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I wonder if the use of DJI drones is permitted or .......


Well-Known Member
Premium Pilot
Feb 24, 2022
might they steal all sorts of secrets with the 'scanners' lol ?

Though, on a serious note, I'd guess there will be enough helicopters buzzing around for it to be a NFZ for any drone.
There is much written about the F-35 crash and there is much more to learn about the crash. Plenty of "Talking Heads" asking how could a "crippled plane" that required the pilot to eject still manage to fly 50-miles away and if it was capable of flying that far, why didn't the pilot just return to any available airfield.

Well, this "writing head" wants you to know that that are three models of the F-35 fighter.

The F-35A was designed for the Air Force to meet their requirements and is the conventional takeoff and landing variant.

The F-35C was designed for the Navy to meet their requirements and is reinforced to withstand the takeoffs and landing on an aircraft carrier.

The F-35 that crashed was the F-35B and it was designed for the Marines to meet their requirements and is the short takeoff/vertical landing variant (it can land and takeoff like a helicopter…)

One of the differences between all the models is the Ejection Seat… On the Air Force and Navy versions, "the pilot has to initiate the ejection." On the Marine version, it has an auto-eject function on its ejection seat, that can be pilot initiated or if the Aircraft senses certain factors the Ejection Seat self-actuates. The Self Ejection mode is useful when the aircraft is hovering close to the ground and something catastrophic occurs, the pilot would not have time to remove their hands from the controls and pull the ejection handle.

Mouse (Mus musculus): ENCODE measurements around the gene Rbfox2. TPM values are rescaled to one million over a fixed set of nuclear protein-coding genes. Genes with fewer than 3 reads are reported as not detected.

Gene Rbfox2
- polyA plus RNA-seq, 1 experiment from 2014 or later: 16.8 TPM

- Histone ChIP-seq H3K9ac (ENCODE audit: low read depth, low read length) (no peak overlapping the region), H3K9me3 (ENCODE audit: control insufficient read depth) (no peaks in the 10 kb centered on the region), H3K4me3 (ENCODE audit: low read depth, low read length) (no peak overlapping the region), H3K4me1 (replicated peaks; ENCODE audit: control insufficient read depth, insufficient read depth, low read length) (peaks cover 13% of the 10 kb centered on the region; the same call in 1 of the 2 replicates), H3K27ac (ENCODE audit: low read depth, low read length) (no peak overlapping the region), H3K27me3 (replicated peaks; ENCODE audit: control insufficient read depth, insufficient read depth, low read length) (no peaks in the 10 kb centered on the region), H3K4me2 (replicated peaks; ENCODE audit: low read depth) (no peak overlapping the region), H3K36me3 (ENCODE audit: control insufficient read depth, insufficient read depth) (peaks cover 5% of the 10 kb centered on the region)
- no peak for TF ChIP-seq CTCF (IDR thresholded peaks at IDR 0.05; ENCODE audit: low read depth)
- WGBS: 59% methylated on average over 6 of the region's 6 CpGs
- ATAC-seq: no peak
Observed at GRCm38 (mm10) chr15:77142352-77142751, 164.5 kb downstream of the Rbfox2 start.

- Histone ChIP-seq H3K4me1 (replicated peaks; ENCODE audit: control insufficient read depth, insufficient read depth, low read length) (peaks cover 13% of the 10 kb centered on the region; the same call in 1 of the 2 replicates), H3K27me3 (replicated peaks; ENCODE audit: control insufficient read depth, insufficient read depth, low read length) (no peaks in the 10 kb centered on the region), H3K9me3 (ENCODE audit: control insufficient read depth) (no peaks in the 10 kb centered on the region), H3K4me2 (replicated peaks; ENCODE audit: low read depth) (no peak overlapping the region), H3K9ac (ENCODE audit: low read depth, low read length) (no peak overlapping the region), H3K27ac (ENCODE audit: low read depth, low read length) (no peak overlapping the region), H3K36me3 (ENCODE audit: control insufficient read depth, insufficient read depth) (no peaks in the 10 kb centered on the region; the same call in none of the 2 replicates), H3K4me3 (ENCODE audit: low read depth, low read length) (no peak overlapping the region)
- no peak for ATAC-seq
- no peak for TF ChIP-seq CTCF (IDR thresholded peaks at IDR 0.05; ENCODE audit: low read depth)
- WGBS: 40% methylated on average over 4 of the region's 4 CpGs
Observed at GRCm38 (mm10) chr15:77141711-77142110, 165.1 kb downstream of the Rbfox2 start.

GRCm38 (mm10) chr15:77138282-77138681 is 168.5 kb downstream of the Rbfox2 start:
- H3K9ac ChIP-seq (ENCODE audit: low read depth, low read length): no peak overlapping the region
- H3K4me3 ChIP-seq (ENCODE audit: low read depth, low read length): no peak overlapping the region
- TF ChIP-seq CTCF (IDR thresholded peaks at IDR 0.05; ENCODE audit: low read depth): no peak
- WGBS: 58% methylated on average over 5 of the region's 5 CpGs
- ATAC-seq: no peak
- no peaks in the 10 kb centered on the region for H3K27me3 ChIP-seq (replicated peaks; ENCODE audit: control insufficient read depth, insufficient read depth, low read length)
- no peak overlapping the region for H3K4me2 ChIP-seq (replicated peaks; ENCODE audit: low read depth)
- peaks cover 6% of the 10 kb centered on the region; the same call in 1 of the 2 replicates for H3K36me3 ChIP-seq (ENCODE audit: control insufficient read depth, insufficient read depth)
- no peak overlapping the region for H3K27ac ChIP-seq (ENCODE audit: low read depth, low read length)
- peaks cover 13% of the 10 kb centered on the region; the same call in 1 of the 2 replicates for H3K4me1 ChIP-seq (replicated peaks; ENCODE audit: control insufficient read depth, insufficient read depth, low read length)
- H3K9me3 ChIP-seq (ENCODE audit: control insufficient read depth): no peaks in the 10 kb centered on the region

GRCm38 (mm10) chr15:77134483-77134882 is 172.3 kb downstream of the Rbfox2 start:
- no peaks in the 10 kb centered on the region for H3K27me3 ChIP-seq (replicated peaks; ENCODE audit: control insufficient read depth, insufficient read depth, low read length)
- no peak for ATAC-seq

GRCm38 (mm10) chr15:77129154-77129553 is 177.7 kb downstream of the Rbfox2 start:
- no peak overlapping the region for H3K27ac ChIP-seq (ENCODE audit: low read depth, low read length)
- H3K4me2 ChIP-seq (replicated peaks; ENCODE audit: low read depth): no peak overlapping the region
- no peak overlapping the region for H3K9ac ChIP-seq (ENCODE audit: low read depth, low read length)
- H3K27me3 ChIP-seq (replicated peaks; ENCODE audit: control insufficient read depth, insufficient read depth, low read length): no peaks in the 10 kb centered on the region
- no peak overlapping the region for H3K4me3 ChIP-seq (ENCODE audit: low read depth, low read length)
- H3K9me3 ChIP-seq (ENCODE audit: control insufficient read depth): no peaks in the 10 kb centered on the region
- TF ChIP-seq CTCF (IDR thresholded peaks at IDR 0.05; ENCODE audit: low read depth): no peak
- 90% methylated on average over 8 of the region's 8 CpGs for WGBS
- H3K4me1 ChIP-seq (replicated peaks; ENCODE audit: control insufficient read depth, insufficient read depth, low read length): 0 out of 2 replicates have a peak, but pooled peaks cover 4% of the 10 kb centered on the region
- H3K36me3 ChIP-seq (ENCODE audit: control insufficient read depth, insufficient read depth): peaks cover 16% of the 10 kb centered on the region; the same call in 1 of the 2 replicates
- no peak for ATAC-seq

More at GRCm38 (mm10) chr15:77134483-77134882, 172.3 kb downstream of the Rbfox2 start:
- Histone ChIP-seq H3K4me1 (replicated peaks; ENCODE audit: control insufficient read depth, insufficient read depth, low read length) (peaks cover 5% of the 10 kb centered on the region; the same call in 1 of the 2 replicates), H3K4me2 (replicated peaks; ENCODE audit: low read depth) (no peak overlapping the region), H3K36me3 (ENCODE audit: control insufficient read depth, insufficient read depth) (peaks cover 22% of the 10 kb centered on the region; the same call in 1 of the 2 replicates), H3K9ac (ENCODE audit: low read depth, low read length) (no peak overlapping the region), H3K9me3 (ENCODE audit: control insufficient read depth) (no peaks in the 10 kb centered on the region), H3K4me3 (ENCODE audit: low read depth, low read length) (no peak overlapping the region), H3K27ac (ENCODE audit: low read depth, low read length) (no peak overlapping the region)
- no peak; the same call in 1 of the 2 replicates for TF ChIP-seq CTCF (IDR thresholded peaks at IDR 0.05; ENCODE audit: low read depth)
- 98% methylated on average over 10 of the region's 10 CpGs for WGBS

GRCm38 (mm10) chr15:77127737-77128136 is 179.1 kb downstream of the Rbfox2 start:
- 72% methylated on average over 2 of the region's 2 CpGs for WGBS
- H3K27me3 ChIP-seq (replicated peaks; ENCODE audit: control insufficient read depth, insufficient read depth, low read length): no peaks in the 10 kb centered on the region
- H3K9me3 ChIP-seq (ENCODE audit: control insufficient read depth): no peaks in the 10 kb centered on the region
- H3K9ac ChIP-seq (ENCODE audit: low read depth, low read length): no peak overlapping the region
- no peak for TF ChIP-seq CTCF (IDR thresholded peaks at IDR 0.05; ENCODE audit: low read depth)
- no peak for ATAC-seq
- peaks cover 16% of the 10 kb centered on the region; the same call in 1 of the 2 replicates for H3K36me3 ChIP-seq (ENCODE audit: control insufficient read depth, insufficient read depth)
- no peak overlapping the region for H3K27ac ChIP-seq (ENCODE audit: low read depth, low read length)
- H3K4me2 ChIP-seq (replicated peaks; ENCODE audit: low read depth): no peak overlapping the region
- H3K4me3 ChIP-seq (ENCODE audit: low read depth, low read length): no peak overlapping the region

The self-initiating sequence is not unlike the way the airbags in your car operate, if you have a frontal impact, your side airbags do not deploy. It is all based on "sensed conditions…"

What has been speculated it that some catastrophic sequence of events caused the aircraft to initialed the Self Ejection Mode and the pilot had no control of the sequence of events nor could they stop it. Perhaps it was something as simple as a wiring harness that shorted out.

The fact that the plane continued to fly on it's own is not unprecedented. Back in the early 1970s at Luke AFB, we had a pilot flying an F-4 Phantom Jet go into an inverted stall and he ejected from the plane as it tumbled to the ground, however, the plane righted itself and continued to fly west. The un-piloted plane flew over California and was safely shot down once it was over the Pacific.

And you can google more of these "spooky stories…)

In the attached link below, the pilot did not initiate the ejection, the aircraft did…

Fly Safe…

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